‘No gas, no cash’. Taylor threatens states in the middle of Covid-19 crisis

SYDNEY, March 27, 2020 - Greenpeace Australia Pacific condemns Energy Minister Angus Taylor's threat to hold states under siege from the Covid-19 crisis to ransom over climate-wrecking fossil fuels.

In a media release published today, Mr Taylor said “no gas, no cash” unless state governments fast-track approval of fossil gas projects despite Australia being the world’s largest exporter of LNG. [1]

“This is the sort of funding that funds hospitals in New South Wales and Victoria – this is entirely inappropriate, particularly during the Covid-19 pandemic,” said Greenpeace spokesperson Jonathan Moylan.

“Threatening to withdraw vital funding for states as they brace themselves for an unprecedented public health crisis is reckless and Angus Taylor needs to pull his head in.”

“Besides doing everything possible to flatten the curve and help protect communities from the risk of Covid-19, Australians need Mr Taylor to ensure workers have long term job prospects, which means investing in clean energy, not the fossil fuels that have provoked longer and more severe droughts and bushfire seasons.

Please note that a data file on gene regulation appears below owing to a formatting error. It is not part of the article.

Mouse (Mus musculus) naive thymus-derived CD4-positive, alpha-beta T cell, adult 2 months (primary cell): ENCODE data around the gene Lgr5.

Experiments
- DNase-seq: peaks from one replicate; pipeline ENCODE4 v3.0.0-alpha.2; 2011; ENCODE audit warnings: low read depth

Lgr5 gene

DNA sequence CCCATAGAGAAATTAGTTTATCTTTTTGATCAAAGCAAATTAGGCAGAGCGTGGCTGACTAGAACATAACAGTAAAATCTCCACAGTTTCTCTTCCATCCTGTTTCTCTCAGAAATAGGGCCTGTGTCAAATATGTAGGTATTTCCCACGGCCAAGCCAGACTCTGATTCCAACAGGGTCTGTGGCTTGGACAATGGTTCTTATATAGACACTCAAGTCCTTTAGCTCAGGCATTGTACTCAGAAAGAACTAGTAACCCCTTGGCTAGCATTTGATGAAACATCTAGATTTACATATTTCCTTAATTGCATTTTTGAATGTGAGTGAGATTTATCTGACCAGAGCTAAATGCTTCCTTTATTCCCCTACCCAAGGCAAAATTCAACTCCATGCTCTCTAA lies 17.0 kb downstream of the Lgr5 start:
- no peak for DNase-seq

“In the medium term, we also need to see policies that unleash Australia’s vast wind and solar resources to help Australia recover from the Covid-19 crisis as a renewable energy superpower.”

 

Notes

[1] https://www.minister.industry.gov.au/ministers/taylor/media-releases/gas-supplies-secure-until-least-2023-aemo

State governments rely on GST grants from the Commonwealth to fund about half of their expenditure on critical services like hospitals.

Following the 2008 global financial crisis, stimulus packages across the world were skewed disproportionately not only to the rich, but to carbon-intensive industries. Any stimulus measures must aim to keep as many people as possible healthy, safe, and certain of their future – which means dramatically reducing the burning of fossil fuels.

 

Contact

Greenpeace Australia Pacific Communications Campaigner, Martin Zavan

0424 295 422

[email protected]